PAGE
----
A new report from St. Michael’s Hospital in Toronto states that the opioid-related deaths in the United States spiked by a whopping 292% between 2001 and 2016. Just 1 in 255 deaths were opioid-related in 2001, compared with 1 in 65 deaths by 2016.
While this is an epidemic for the country as a whole, young people are hit hardest. Adults age 24 to 36 accounted for 20% of all opioid-related deaths in the United States in 2015, while those age 15 to 24 accounted for 12.4%.
The team of researchers looked at the Centers for Disease Control and Prevention’s database in order to analyze deaths in America during the 15-year study period. The database contained population estimates and mortality reports, sorted by sex and age. The study was published in the journal JAMA Network Open.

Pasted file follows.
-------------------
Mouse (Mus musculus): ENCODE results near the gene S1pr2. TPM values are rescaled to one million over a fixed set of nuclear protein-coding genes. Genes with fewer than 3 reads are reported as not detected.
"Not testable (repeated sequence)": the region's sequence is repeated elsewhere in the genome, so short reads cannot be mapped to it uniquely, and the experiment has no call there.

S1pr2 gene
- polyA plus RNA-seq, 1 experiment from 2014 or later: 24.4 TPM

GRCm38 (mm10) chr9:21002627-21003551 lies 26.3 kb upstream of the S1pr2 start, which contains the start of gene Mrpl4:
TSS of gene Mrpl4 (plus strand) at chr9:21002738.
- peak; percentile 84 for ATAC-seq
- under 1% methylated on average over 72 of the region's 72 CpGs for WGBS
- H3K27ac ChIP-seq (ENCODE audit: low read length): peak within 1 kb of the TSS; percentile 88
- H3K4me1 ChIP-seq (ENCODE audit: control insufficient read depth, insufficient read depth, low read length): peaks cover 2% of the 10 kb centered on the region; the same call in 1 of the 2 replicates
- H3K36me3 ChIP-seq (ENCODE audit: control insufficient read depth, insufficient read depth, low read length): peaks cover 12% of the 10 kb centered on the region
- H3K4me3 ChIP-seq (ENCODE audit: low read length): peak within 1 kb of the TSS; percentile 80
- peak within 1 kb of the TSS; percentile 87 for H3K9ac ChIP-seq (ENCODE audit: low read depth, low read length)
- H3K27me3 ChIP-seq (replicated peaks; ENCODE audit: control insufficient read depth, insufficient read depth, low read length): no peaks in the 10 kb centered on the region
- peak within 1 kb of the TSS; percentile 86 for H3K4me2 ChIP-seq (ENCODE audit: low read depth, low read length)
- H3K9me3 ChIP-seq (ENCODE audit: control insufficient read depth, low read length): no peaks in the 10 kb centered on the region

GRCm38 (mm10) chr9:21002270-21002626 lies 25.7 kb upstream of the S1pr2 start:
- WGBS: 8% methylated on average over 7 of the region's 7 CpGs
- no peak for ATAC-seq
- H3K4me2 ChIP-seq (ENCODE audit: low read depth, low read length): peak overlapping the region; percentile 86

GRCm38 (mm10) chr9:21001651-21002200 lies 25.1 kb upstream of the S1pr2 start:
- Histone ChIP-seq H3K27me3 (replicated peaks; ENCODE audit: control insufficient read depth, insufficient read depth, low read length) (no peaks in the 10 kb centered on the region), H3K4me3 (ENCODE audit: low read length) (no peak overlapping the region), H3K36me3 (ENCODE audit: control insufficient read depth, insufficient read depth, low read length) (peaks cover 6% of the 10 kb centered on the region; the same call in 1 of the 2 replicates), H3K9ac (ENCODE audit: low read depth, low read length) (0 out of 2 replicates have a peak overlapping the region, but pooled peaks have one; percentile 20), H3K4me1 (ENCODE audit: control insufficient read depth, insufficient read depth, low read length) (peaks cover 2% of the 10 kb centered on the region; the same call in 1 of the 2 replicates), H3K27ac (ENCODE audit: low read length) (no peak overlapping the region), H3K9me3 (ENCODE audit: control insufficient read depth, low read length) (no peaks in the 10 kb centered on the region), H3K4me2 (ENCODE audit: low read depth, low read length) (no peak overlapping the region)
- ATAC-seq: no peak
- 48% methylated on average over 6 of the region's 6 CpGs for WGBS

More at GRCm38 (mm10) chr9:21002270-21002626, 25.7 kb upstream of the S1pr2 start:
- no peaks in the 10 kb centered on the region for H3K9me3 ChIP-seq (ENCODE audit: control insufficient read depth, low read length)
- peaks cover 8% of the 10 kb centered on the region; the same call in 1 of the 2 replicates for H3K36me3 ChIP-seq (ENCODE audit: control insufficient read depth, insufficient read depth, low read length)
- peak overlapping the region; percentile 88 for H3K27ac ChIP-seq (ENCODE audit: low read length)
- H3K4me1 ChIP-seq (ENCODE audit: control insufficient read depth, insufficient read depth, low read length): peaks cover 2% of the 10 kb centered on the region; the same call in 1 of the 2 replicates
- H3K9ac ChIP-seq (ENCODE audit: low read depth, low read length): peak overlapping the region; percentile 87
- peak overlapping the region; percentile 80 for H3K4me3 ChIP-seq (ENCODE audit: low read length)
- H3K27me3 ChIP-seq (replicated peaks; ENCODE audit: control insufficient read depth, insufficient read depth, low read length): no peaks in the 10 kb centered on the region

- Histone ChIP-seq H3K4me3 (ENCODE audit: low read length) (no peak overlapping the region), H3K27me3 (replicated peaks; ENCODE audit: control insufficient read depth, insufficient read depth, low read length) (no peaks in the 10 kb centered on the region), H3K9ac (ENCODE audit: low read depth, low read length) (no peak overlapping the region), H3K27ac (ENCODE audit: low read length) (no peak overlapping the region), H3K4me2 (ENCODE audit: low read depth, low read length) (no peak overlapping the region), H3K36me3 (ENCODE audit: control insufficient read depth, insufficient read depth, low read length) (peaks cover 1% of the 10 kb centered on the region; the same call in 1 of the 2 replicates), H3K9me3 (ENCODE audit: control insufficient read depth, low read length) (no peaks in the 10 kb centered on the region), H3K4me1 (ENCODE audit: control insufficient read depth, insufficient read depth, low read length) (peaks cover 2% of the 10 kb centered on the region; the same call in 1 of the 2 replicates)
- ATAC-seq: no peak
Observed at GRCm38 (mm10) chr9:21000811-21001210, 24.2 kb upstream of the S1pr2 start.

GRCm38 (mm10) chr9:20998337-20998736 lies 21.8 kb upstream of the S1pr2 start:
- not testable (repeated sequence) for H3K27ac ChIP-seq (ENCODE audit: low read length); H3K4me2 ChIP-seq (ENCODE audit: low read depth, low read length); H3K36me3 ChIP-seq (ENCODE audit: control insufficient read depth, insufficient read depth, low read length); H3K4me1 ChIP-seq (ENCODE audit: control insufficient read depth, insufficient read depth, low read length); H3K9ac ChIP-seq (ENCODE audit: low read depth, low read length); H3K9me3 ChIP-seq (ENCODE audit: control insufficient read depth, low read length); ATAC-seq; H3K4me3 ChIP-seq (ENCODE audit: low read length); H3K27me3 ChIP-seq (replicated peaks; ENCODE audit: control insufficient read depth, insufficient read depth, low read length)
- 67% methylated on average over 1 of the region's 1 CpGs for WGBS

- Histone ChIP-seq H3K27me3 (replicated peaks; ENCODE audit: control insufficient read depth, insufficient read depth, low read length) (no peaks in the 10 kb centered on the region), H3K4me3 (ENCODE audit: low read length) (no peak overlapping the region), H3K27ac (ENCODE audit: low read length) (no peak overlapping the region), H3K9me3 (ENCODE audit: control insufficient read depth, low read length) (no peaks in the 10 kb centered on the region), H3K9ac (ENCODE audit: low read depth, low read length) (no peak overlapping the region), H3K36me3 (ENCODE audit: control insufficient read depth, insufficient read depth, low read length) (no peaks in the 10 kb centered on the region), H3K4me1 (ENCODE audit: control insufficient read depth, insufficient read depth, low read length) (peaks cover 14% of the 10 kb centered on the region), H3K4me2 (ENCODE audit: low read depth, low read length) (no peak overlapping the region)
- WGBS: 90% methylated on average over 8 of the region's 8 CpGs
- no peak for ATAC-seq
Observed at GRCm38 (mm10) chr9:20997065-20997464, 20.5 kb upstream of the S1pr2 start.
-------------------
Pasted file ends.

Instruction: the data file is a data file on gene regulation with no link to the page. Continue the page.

The opioid epidemic has been made a public health issue and has received increased attention, but the loss of life for young adults has a parcitularly devastating impact in the United States. According to the study’s lead author, Dr. Tara Gomes, a multidisciplinary approach that combined harm reduction, education, and treatment access will be needed to avoid the crisis’ effect on future generations. Dr. Gomes is a researcher and scientist in the Li Ka Shing Knowledge Institute of St. Michael’s, where the research team is located.
In Young Adults, 1 in 5 Deaths Linked to Opioids
Posted On: 06-08-2018
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